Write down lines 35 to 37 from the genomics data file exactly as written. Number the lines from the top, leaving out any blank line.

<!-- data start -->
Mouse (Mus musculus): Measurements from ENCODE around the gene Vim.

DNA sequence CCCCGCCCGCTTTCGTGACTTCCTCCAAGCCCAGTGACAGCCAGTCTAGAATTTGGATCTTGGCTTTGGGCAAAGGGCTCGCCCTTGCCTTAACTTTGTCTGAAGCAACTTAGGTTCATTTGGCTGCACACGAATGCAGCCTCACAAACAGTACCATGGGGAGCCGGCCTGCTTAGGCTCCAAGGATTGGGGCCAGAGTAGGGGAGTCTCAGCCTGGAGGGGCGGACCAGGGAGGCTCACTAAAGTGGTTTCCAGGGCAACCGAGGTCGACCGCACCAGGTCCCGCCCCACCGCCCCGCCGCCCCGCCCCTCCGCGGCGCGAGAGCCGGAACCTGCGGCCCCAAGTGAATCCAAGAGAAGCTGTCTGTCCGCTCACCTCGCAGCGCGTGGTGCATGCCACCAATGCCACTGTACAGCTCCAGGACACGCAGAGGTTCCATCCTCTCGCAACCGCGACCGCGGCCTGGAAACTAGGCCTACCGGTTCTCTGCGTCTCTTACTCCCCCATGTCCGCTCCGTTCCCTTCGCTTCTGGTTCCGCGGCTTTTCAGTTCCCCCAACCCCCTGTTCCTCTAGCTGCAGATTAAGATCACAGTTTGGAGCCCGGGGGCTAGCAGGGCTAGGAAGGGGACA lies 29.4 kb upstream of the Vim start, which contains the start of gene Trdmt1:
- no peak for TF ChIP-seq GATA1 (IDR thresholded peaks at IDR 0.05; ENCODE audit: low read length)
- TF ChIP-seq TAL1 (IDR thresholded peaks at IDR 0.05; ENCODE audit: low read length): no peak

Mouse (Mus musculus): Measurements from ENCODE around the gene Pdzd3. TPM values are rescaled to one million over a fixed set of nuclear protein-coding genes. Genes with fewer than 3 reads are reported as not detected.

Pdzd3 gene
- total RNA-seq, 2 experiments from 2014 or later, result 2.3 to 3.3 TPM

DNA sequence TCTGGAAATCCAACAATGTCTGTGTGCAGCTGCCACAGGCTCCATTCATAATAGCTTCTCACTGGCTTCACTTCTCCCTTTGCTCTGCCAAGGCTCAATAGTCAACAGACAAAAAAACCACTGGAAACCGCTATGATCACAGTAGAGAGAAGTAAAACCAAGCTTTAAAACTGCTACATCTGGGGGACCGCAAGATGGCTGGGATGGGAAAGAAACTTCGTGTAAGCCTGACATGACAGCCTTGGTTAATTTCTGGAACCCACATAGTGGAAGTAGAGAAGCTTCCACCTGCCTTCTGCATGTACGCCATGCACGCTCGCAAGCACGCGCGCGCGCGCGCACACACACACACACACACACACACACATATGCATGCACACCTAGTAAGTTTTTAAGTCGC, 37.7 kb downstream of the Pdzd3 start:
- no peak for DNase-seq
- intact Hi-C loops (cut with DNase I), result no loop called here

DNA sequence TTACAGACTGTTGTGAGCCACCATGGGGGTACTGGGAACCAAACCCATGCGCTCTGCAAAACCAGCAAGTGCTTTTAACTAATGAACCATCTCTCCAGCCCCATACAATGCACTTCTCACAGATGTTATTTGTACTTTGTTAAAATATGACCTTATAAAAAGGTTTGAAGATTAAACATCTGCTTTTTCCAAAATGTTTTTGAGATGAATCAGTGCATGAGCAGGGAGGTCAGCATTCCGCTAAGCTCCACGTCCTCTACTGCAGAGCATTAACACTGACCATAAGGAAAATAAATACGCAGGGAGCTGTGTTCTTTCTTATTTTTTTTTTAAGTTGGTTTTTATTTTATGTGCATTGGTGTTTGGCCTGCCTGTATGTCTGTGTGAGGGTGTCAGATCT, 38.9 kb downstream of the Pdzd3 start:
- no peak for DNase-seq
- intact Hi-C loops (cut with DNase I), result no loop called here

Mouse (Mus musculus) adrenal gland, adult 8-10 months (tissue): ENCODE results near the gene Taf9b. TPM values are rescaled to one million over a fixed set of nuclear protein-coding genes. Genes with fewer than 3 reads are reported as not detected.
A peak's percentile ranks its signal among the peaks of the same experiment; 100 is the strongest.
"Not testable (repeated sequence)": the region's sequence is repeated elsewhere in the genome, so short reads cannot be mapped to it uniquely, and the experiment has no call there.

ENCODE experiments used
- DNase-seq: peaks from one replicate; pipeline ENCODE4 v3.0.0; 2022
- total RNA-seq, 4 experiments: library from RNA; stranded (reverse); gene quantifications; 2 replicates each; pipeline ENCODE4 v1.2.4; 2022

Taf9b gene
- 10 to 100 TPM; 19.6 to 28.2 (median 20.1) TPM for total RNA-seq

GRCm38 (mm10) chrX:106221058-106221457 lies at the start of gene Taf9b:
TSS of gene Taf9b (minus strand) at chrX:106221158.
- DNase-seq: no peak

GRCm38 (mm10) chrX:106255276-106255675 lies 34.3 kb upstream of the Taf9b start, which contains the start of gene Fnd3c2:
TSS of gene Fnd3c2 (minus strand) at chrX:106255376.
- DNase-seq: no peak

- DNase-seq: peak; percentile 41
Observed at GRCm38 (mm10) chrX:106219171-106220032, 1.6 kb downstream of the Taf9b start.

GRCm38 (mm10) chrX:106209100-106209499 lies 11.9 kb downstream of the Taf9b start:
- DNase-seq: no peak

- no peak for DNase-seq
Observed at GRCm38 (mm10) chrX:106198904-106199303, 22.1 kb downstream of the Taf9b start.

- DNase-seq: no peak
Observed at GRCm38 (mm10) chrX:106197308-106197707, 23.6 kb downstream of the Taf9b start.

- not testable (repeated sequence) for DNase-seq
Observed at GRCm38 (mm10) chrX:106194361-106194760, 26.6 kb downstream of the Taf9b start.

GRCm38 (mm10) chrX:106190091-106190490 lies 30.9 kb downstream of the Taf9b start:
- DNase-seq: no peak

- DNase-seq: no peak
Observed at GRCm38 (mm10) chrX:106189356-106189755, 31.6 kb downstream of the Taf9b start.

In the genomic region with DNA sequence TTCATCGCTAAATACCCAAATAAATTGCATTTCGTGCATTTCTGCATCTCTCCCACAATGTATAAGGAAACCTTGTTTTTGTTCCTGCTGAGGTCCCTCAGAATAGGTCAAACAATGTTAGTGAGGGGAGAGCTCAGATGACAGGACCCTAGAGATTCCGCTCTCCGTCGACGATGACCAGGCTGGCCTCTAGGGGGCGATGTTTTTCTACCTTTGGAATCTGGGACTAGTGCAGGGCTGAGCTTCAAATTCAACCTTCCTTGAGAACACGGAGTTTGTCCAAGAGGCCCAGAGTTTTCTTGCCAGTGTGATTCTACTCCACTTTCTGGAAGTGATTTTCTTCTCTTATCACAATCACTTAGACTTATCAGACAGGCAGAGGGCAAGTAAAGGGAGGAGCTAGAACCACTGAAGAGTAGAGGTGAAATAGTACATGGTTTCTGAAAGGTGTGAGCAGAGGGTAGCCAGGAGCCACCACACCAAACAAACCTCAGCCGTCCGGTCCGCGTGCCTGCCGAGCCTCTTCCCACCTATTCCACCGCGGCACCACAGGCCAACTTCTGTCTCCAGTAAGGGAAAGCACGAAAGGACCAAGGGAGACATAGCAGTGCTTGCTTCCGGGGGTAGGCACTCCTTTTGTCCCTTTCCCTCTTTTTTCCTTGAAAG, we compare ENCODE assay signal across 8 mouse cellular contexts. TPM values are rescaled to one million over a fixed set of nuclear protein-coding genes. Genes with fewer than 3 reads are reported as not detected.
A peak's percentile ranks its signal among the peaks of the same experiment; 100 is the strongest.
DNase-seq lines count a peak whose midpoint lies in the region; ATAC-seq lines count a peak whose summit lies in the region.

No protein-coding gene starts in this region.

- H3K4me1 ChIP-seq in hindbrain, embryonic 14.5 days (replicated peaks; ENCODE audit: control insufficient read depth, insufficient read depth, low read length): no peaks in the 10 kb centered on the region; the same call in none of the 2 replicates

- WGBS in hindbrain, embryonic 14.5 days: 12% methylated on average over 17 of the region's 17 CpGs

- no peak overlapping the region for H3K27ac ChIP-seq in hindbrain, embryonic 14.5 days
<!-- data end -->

Observed at GRCm38 (mm10) chrX:106197308-106197707, 23.6 kb downstream of the Taf9b start.

- not testable (repeated sequence) for DNase-seq
Observed at GRCm38 (mm10) chrX:106194361-106194760, 26.6 kb downstream of the Taf9b start.